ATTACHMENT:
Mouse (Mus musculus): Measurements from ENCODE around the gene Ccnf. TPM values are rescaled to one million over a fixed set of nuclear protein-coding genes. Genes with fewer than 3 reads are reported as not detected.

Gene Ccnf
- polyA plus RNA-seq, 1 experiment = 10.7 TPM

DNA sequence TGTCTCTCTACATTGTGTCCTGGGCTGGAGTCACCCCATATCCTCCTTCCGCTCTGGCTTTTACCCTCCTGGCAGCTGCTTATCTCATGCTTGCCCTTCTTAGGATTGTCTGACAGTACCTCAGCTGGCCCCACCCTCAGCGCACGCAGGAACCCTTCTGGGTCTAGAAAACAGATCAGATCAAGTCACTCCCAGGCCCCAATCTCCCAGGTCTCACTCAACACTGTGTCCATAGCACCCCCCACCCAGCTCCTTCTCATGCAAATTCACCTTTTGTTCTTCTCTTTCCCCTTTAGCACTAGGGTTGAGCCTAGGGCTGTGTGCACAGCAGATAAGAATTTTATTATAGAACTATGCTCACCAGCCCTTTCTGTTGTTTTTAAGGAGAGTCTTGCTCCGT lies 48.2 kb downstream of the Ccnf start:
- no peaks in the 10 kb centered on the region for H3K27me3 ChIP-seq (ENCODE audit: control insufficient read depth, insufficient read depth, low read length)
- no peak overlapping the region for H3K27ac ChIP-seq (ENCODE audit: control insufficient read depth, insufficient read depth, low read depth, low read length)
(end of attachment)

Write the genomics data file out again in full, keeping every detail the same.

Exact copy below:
Mouse (Mus musculus): Measurements from ENCODE around the gene Ccnf. TPM values are rescaled to one million over a fixed set of nuclear protein-coding genes. Genes with fewer than 3 reads are reported as not detected.

Gene Ccnf
- polyA plus RNA-seq, 1 experiment = 10.7 TPM

DNA sequence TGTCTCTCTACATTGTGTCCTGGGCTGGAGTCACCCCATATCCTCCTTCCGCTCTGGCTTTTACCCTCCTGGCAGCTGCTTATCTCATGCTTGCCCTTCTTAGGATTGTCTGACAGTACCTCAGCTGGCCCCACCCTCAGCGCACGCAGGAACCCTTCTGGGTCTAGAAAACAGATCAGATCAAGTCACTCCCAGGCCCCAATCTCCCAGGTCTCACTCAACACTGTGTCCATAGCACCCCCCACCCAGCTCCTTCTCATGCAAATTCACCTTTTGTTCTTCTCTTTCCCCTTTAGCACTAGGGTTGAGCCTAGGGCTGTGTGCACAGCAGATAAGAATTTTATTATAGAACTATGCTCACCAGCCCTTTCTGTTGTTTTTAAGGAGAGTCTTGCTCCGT lies 48.2 kb downstream of the Ccnf start:
- no peaks in the 10 kb centered on the region for H3K27me3 ChIP-seq (ENCODE audit: control insufficient read depth, insufficient read depth, low read length)
- no peak overlapping the region for H3K27ac ChIP-seq (ENCODE audit: control insufficient read depth, insufficient read depth, low read depth, low read length)